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Other articles in the series Nisus 3.0

 

 

Published in TidBITS 116.
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Nisus Introduction

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by Matt Neuburg -- CLAS005@cantva.canterbury.ac.nz

(with comments by Adam C. Engst -- ace@tidbits.halcyon.com)

NOTE: My original review was too long, so Adam decided to cut some of the detailed technical discussion. But he also felt that some readers (including current Nisus users) might want these details. So in this version the tag <more> indicates the omission of material; the full version can be downloaded as TB/Nisus_Review.etx from sumex-aim.stanford.edu or your favorite archive site.

Nisus 3.06, the dark horse of the Mac word-processing world, is a paradox. Devoted users world-wide swear by it; yet it remains relatively unknown, and in a comparative evaluation of word processors in the Sep-91 Macworld it was not ranked top in any of seven document categories. Nisus provides tremendous flexibility and incorporates features borrowed from far pricier page-layout programs; yet it lacks some basic functions necessary to produce acceptable formal copy. It comes with a powerful macro/programming language; yet that language is nearly devoid of fundamental page-description capacities. Nisus is a pure original, a rethinking of the philosophy of word processing on the Mac from the ground up; yet its creators often seem not to have considered the most elementary needs of word processor users. It is the best of word processors; it is the worst of word processors.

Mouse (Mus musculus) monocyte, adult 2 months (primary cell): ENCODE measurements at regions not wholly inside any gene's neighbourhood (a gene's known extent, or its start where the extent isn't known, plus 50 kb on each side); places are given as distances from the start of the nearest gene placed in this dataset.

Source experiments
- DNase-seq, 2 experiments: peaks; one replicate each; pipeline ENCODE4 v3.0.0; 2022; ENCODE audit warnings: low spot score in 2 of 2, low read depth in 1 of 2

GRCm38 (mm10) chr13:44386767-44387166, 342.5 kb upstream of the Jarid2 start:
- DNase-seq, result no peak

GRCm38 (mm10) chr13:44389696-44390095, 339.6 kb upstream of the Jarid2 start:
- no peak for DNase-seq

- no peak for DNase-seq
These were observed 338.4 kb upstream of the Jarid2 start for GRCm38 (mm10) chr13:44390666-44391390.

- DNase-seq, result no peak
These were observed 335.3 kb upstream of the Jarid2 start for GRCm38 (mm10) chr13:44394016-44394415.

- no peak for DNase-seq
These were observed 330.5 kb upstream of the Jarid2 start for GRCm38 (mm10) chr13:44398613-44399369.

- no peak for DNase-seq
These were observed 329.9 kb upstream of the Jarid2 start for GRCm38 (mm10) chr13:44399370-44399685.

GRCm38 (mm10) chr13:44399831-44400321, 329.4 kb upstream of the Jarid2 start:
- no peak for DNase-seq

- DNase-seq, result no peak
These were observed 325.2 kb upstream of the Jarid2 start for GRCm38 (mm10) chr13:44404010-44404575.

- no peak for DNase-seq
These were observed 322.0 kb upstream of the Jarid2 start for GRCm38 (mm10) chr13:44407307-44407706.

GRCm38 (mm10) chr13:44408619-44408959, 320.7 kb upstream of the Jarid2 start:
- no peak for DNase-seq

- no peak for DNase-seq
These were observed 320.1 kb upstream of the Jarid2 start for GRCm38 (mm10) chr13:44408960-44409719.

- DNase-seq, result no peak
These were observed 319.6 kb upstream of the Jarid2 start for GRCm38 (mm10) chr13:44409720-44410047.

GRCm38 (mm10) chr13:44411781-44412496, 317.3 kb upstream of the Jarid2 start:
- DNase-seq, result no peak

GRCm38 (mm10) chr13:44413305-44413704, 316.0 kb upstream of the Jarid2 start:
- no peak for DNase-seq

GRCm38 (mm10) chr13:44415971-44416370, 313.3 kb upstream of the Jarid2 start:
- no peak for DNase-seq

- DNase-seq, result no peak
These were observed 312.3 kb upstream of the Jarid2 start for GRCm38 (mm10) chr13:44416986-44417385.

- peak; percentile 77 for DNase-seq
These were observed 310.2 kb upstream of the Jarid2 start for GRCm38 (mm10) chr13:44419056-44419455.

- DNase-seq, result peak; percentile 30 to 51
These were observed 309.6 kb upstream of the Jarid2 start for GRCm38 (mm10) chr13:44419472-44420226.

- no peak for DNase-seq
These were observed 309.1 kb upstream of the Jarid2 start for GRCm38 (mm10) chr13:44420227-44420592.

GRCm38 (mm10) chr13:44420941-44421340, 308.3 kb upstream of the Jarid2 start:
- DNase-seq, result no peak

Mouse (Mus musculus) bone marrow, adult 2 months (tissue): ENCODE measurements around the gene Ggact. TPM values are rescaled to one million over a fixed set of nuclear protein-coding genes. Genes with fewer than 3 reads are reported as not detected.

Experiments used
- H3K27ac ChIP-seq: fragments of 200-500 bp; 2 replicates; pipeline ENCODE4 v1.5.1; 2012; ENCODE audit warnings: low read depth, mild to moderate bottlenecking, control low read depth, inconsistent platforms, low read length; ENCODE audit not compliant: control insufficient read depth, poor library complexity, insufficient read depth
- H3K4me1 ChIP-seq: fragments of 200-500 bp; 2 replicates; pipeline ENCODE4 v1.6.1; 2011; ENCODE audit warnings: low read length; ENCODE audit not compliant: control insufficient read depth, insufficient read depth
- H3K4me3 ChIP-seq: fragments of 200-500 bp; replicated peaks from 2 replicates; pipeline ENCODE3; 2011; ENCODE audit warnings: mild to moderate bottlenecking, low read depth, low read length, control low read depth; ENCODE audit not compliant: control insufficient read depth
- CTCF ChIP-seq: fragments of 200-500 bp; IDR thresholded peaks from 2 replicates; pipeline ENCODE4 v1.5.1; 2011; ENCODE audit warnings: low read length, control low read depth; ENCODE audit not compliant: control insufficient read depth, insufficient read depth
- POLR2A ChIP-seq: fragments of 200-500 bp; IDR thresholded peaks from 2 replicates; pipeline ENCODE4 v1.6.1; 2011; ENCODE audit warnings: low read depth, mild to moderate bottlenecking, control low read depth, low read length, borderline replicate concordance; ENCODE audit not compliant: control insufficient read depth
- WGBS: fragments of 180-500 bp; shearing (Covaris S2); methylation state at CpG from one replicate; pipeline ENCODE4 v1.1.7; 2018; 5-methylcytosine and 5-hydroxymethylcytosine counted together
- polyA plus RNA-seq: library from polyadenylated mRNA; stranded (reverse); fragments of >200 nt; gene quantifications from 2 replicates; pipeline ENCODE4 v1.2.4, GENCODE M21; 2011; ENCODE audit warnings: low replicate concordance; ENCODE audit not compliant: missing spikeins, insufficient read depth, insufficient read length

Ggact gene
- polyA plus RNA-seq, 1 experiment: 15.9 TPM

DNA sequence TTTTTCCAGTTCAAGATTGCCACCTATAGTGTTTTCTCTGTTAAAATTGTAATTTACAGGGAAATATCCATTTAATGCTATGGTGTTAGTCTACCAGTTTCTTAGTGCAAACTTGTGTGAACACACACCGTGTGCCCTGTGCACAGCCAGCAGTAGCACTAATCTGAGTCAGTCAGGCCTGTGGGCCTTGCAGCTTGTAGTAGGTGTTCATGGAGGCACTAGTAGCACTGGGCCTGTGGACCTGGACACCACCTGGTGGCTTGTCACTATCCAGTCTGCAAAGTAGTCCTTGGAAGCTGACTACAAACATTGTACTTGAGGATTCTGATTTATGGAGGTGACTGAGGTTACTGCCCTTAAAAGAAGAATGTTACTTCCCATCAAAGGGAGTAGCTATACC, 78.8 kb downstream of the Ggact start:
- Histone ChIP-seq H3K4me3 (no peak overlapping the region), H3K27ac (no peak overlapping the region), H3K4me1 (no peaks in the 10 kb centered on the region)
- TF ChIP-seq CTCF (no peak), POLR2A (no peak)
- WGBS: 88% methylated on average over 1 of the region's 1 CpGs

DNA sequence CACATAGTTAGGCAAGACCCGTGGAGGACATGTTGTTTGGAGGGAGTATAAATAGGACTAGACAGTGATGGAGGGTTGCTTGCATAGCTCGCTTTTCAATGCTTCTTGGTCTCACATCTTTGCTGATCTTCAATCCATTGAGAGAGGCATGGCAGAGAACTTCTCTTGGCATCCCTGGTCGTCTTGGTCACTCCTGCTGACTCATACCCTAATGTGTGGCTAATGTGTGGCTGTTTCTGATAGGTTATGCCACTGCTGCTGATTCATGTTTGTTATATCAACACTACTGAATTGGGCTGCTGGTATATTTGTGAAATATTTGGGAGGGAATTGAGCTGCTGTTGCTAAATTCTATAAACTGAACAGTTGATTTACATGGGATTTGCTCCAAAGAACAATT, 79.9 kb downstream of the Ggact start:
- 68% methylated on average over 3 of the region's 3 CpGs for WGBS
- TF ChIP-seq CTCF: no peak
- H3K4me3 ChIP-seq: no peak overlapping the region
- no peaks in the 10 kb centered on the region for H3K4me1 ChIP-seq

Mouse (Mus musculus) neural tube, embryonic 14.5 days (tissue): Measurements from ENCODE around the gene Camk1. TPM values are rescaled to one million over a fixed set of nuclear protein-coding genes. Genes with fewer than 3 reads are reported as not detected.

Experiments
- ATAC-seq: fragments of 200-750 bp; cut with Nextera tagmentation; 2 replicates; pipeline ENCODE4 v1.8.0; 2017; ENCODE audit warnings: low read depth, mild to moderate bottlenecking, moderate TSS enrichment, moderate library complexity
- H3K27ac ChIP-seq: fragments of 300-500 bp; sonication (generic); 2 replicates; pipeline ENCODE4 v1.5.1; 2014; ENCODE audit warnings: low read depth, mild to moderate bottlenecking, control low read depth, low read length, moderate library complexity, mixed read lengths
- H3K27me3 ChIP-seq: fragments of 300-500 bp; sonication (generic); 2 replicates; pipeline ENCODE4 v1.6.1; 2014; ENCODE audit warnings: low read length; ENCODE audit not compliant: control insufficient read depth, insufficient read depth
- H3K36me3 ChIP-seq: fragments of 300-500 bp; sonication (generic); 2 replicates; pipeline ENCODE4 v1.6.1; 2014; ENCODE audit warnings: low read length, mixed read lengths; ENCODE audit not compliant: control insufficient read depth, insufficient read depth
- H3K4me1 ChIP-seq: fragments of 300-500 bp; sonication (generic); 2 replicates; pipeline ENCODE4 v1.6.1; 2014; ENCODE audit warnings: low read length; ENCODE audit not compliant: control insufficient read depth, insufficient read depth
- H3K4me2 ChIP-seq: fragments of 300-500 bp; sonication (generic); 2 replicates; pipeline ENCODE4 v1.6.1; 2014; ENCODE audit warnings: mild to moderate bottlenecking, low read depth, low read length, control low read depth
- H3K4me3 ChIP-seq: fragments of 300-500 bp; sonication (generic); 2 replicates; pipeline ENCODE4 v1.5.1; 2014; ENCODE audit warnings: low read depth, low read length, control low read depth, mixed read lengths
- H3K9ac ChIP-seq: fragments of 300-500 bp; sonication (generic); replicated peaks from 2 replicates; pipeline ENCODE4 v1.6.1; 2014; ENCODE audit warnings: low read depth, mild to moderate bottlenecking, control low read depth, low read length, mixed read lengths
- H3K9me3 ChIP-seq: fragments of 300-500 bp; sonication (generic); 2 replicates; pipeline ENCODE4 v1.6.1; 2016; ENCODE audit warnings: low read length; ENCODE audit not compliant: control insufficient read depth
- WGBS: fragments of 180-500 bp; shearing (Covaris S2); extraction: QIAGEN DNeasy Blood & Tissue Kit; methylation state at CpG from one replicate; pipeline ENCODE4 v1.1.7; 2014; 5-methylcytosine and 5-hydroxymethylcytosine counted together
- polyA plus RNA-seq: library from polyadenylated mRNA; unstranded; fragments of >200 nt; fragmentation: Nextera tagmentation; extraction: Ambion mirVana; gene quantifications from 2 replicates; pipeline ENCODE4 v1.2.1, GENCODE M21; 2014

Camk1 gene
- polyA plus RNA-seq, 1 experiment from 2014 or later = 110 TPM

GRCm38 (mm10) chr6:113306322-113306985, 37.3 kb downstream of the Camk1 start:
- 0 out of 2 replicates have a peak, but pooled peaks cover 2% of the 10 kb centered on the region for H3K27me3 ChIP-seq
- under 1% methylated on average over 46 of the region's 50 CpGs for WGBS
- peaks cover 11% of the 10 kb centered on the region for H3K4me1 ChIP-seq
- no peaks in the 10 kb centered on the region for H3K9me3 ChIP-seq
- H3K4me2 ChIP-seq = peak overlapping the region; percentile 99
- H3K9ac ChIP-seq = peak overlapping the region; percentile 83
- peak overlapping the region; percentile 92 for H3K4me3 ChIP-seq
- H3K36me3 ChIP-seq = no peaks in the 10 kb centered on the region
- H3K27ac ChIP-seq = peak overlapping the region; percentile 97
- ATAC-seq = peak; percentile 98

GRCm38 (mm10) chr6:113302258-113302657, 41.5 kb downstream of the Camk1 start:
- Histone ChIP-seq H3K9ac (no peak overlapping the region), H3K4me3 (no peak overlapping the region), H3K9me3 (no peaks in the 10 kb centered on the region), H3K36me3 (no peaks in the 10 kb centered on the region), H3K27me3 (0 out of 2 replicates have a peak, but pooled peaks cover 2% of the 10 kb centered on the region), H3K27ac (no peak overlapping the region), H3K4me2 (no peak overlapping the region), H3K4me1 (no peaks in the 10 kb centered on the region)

Nisus is cobbled together from so many elements, and its look and feel is so different from other word processors, that only a large description can give a fair sense of it. Imagine Nisus as three worlds piled upon one another, of which we will explore each in turn. The bottom is the hugely powerful find-and-replace and macro/programming capabilities from which Nisus derived its earliest incarnation (QUED/M). The top is a suite of page-layout-like capabilities such as page placing, graphic characters, updatable cross-references, footnotes, indexing, and so on. The middle is the word processor itself, where you see, navigate, edit, and format your document. The find-and-replace and macros are solid and worth buying the whole program for, and the word processor milieu is a brilliant tool for entering and editing text, but the page-layout features are, on the whole, badly enough constructed that you could not use Nisus as your chief word processor for generation of large formal documents. Nisus styles itself "The Amazing Word Processor," but I view it more as "The Amazing Text Processor;" creating and editing text is a blast and a half, but building certain types of complex printable documents may prove almost impossible.

Adam suggests that Paragon aimed Nisus not at the market already held by Microsoft Word, but at a hitherto unknown niche, into which he happens to fit nicely: a word-processor for someone who writes constantly but prints infrequently. He's interested in its abilities to create and manipulate text, and usually couldn't give a hoot about page layout or long complex documents. I think my own point is that Nisus is so loaded with features that ought to make it into a powerful word processor that it is rather a shame it turns out not to be one.

In what follows I therefore sometimes compare Nisus's behaviour with that of Microsoft Word. This is not meant to imply that I like Word as a whole. But Word is Nisus's most obvious competitor, and many of Nisus's behaviours feel like deliberate improvements upon Word's way of doing things. Besides, a common question floating around the nets just now concerns upgrading to Word 5.0 or switching to Nisus. So this review aims at helping you form your own answer: in brief, it probably depends on what you do. If you're interested in output of long complex documents with tables and other such features, stick with Word. If you want perhaps the most powerful program in existence for text creation and manipulation, go for Nisus.

We begin with the middle level, the word-processing milieu.

 

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